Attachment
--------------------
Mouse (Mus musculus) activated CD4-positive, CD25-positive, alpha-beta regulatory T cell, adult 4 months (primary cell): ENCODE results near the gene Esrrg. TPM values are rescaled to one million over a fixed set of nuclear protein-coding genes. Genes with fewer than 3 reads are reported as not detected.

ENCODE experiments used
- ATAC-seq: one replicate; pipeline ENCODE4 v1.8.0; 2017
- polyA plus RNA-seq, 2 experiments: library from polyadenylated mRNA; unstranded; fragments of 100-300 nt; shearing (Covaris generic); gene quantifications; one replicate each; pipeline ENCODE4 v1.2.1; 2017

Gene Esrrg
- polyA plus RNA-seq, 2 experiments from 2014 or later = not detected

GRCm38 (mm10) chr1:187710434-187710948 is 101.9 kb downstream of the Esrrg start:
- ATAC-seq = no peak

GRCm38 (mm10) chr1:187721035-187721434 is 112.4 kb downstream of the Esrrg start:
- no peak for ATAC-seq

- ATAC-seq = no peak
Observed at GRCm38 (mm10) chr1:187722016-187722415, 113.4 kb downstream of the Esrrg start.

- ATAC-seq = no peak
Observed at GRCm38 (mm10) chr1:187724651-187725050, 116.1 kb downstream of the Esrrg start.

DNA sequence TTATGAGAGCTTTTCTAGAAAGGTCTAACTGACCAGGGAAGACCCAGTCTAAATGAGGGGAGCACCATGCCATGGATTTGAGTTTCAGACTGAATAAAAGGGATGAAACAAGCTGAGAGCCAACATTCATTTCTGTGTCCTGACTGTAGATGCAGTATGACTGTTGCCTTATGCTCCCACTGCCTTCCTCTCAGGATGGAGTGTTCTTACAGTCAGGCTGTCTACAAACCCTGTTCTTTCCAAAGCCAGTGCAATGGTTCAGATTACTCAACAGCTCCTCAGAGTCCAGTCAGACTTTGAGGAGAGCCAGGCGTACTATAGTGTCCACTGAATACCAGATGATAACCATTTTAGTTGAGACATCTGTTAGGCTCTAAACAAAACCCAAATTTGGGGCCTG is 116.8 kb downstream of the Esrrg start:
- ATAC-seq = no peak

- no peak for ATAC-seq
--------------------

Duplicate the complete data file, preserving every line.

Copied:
Mouse (Mus musculus) activated CD4-positive, CD25-positive, alpha-beta regulatory T cell, adult 4 months (primary cell): ENCODE results near the gene Esrrg. TPM values are rescaled to one million over a fixed set of nuclear protein-coding genes. Genes with fewer than 3 reads are reported as not detected.

ENCODE experiments used
- ATAC-seq: one replicate; pipeline ENCODE4 v1.8.0; 2017
- polyA plus RNA-seq, 2 experiments: library from polyadenylated mRNA; unstranded; fragments of 100-300 nt; shearing (Covaris generic); gene quantifications; one replicate each; pipeline ENCODE4 v1.2.1; 2017

Gene Esrrg
- polyA plus RNA-seq, 2 experiments from 2014 or later = not detected

GRCm38 (mm10) chr1:187710434-187710948 is 101.9 kb downstream of the Esrrg start:
- ATAC-seq = no peak

GRCm38 (mm10) chr1:187721035-187721434 is 112.4 kb downstream of the Esrrg start:
- no peak for ATAC-seq

- ATAC-seq = no peak
Observed at GRCm38 (mm10) chr1:187722016-187722415, 113.4 kb downstream of the Esrrg start.

- ATAC-seq = no peak
Observed at GRCm38 (mm10) chr1:187724651-187725050, 116.1 kb downstream of the Esrrg start.

DNA sequence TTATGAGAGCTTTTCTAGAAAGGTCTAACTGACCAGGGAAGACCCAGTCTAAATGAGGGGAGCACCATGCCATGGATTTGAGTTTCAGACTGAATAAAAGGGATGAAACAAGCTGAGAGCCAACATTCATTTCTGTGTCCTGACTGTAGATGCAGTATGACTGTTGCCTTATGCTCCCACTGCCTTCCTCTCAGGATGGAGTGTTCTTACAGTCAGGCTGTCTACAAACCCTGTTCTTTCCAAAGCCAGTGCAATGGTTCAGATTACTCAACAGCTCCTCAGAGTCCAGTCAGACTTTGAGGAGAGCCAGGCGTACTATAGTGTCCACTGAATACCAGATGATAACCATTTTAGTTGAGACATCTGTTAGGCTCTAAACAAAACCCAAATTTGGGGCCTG is 116.8 kb downstream of the Esrrg start:
- ATAC-seq = no peak

- no peak for ATAC-seq